As is often the case with EVs, you can drive the EQC in a ‘no-brakes’ manner. That is, you only need to activate the brake pedal when coming to a full stop because the paddles vary the amount of regeneration. In Comfort driving mode, there’s the equivalent of engine braking when not using the paddles, but by activating the left one there are two further progressive levels of brake regeneration while the right one activates the coasting mode. You can use the left paddles in town when slowing or during spirited driving, though the brake pedal isn’t as responsive as when you’re not using the regenerative steps. We recorded a best stop from 100 of 37m, partly explained by the vehicle weight of just a hair under 2.5 tonnes, 650kg of that from the battery pack.

What’s standard then?

The interior is ‘progressive’, with interesting aluminium details at the end of the dash that resemble amplifier heat sinks. These arc round beneath the windscreen to the passenger side. Rose-gold coloured air vents supposedly remind of circuit boards. All very electric then. As is the Mercedes way, there’s a wide screen digital layout, the instruments seemingly extending across into the HVAC touchscreen. The latter can be controlled myriad ways. We like the MBUX voice control once you get used to it, changing channels, heater and AC settings, selecting nav destinations. It’s so much less distracting as your view remains on point.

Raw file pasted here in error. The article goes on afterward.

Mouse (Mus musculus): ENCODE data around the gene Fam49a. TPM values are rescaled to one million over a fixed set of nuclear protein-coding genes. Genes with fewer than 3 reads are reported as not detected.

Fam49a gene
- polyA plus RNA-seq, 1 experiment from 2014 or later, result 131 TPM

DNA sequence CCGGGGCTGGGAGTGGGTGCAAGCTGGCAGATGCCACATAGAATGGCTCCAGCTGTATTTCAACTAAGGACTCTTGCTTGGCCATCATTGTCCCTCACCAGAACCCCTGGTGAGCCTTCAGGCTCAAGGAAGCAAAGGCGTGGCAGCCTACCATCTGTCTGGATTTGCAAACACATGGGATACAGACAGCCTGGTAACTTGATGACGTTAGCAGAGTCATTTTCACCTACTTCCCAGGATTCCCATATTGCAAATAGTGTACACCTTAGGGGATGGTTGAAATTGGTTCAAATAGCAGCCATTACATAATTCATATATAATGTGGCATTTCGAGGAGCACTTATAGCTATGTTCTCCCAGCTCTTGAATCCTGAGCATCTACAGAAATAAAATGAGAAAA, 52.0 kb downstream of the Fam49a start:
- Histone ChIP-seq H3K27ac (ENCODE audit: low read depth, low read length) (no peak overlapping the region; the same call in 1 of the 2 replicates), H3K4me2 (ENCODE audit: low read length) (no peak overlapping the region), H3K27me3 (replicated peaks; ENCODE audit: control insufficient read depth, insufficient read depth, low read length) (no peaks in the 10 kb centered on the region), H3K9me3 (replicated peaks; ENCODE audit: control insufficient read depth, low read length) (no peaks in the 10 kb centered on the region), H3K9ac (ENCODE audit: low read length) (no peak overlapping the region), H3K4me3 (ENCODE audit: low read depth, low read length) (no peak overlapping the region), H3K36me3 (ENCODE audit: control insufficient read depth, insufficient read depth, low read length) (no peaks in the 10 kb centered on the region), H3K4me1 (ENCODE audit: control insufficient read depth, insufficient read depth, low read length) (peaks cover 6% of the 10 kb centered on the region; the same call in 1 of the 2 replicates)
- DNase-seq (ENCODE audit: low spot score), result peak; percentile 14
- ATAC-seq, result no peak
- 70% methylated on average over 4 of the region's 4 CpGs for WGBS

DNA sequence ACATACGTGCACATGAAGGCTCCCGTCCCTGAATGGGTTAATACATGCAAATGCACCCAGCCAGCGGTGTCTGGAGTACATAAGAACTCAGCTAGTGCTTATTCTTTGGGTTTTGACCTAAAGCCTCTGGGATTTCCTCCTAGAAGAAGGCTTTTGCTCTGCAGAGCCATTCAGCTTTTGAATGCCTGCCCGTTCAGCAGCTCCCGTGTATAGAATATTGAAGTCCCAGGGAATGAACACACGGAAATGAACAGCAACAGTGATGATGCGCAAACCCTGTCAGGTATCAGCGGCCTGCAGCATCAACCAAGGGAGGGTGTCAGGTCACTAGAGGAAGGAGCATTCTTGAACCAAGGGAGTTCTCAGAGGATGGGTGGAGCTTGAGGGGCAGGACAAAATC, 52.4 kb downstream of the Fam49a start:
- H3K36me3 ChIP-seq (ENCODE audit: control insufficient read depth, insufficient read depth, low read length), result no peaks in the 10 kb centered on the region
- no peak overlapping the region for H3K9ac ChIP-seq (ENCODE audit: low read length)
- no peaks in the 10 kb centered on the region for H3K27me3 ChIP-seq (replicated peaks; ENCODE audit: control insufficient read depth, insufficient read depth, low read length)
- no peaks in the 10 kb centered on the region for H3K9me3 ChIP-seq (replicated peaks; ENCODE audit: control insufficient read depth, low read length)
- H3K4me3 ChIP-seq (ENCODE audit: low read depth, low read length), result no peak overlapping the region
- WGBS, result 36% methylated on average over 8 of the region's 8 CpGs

Our particular vehicle, in designo diamond bright white ($1700), featured AMG black leather, roller sunblinds for the rear doors ($600) and 21-inch multispoke alloy wheels ($1800). So all up $147k, around the same as the e-tron 55. As standard it comes with a powered sunroof, all the expected driving assistance safety aids, including route-based speed adaptation for the active cruise, nine airbags and a powered tailgate. Safety is rated five stars by Euro NCAP testing. There’s also self parking, comfort entry, vehicle tracking and parked vehicle locator, wireless charging, smartphone integration and seat and mirror heaters. Being quiet on the go, there’s forward audible warning to make pedestrians aware of your stealthy presence.

As mentioned, this is the first of many EQ variants. It’s a fine start too. Not quite as big inside or out as e-tron, but large enough for most. Still not quite the range some might think they need but otherwise a solid start for Mercedes on its EV path.

The Stats

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Model Mercedes-Benz EQC 400 4Matic  Price $142,900

Engine cc, , , 300kW/765Nm

Transmission single-speed auto, on-demand AWD

Vitals 4.77sec 0-100km/h, 22-25kWhL/100km, 0g/km, 2497kg